Mumbai - A top Indian maritime authority has called upon all foreign vessels plying close to the Indian coast to exercise "extreme caution" before responding to any situation, an official said here Tuesday.
In a notification March 7, the Directorate General of Shipping (DGS) has said that in recent times, international shipping traffic has been moving close to the western Indian coast with merchant ships preferring the safe passage against the straight course in the Arabian Sea to avoid the menace of pirates on the high seas.
Many a times, these ships unknowingly transgress or damage the thousands of fishing nets which are laid upto 50 nautical miles off the Indian coastline.
"There are over 300,000 fishing boats operating off the Indian coast. When they notice a merchant vessel transgressing over fishing nets or gear, they raise an alarm and sail towards them to draw their attention and prevent damage to the nets or gear," said Deputy DGS (Technical), Capt. Harish Khatri in the advisory.
Unfortunately, these fishermen and their boats are mistaken for pirate skiffs which leads to unfortunate incidents with the innocent fisher folk, Khatri pointed out.
Recently, Italian merchant ship Enrica Lexie fired at and killed two fishermen off Kerala's Alappuzha. "The ships security guards had assumed the fishermen to be pirates," Khatri added.
In another case, warning shots were fired at Indian fishermen off the Sri Lanka coast after a merchant ship collided with a fishing boat, leading to three deaths.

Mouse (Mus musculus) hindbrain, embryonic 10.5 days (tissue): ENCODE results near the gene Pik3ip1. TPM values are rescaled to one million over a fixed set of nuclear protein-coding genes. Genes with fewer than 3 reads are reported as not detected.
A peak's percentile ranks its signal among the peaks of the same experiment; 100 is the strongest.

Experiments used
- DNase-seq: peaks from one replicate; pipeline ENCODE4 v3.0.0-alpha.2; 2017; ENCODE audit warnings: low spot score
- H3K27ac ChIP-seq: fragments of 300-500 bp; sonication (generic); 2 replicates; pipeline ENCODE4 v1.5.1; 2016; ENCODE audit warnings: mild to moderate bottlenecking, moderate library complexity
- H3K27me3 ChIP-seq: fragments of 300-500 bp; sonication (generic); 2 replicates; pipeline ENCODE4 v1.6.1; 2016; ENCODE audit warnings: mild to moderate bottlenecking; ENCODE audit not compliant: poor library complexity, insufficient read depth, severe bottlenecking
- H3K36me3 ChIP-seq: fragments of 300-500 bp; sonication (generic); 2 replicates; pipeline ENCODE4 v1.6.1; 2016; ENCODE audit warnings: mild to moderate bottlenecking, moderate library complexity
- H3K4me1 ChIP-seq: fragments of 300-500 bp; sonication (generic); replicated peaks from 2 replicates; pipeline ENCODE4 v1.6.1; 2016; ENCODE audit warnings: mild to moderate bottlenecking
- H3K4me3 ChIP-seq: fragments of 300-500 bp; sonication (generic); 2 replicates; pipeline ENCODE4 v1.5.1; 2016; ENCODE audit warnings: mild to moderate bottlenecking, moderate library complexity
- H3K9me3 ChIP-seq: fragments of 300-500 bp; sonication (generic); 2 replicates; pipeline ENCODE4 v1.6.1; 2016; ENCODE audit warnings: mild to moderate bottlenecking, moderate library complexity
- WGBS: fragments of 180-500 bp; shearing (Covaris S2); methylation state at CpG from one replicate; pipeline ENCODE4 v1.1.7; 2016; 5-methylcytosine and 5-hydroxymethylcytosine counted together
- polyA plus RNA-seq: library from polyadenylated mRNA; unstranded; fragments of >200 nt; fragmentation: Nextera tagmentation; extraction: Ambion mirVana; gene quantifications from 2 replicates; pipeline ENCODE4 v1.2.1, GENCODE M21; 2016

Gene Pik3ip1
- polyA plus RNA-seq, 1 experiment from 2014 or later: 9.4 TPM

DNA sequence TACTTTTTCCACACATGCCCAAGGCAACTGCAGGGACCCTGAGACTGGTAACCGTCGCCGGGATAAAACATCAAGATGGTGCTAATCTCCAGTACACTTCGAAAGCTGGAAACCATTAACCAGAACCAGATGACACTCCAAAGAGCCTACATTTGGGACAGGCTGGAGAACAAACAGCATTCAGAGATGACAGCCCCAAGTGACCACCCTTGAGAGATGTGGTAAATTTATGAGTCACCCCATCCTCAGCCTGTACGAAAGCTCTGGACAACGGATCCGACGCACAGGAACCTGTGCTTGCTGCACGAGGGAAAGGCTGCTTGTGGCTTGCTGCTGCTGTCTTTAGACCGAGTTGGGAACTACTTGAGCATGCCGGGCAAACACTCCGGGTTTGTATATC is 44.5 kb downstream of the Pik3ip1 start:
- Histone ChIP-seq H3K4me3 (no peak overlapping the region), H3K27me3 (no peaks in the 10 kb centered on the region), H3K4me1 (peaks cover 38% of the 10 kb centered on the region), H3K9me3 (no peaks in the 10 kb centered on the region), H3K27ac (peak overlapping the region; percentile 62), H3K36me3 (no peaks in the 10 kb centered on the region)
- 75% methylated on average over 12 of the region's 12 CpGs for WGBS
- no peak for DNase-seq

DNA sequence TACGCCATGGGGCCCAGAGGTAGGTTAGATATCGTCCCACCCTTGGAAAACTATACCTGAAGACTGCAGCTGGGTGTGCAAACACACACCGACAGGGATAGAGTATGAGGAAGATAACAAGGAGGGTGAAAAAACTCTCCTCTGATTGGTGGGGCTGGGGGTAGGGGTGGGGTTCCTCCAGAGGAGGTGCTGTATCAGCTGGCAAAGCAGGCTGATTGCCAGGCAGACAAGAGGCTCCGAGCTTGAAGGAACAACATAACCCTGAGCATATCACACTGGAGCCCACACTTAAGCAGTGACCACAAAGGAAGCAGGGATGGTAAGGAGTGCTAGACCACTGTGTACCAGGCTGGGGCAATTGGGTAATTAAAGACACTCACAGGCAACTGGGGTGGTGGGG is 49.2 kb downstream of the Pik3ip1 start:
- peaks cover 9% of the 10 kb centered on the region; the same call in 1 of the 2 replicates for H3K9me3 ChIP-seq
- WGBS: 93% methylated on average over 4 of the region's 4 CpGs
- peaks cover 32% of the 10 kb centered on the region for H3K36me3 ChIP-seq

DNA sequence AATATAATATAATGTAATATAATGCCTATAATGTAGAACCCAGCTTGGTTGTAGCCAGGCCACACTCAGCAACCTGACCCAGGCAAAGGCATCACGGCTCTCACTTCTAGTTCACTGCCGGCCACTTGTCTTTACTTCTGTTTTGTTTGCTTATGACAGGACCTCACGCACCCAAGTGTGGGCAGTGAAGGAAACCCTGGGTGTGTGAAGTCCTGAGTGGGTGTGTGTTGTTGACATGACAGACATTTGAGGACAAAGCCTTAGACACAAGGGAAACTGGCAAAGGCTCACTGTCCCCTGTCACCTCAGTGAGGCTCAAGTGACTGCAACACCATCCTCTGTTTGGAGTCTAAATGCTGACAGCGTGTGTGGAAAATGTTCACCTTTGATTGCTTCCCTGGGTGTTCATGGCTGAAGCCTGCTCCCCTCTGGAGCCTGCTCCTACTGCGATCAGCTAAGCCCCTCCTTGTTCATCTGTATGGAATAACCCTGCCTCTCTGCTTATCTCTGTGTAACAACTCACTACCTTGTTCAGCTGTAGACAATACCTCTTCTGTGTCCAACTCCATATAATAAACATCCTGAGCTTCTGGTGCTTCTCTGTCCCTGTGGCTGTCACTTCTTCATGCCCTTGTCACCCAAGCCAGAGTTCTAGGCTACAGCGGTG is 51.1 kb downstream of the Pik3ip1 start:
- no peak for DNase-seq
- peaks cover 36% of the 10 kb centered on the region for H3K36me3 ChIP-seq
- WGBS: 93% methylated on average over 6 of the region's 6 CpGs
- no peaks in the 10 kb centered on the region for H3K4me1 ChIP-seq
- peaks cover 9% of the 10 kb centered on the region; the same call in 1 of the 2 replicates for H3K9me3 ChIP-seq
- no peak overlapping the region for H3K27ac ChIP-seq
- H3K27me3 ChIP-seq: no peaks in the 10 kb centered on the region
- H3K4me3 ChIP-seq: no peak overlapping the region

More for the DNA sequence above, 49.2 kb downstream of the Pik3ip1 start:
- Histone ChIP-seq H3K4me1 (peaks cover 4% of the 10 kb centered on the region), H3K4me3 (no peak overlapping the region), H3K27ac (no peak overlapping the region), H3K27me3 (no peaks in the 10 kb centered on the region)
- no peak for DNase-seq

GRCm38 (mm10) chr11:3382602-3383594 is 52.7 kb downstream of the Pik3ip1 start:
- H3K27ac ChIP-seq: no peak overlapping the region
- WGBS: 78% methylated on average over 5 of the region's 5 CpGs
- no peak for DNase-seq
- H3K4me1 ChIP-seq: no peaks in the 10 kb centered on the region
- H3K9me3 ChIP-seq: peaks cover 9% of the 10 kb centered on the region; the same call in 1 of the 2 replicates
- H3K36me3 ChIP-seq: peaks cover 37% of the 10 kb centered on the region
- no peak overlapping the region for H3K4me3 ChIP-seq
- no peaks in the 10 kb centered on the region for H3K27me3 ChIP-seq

These incidents are a direct outcome of the merchant ships transgressing very close to the Indian coast to avoid the High Risk Area (HRA), which starts 12 nautical miles from the coast, and plying closer to avoid pirate attacks.
In turn, this results in merchant ships having close encounters with fishermen with adverse consequences for both, the DyDGS pointed out.
Khatri advised that all merchant vessels plying upto 50 nautical miles must take note of the dense fishing traffic on the India's west coast and exercise extreme caution in these waters, not mistake fishing boats to be pirate vessels, and report any suspicious sightings to the Indian defence and maritime authorities.
Khatri pointed out that the Indian Navy, the Indian Coast Guard and other agencies have completely prevented any piracy incidents from taking place in the EEZ (Exclusive Economic Zone), or within 200 nautical miles of the Indian coast, since June 2011.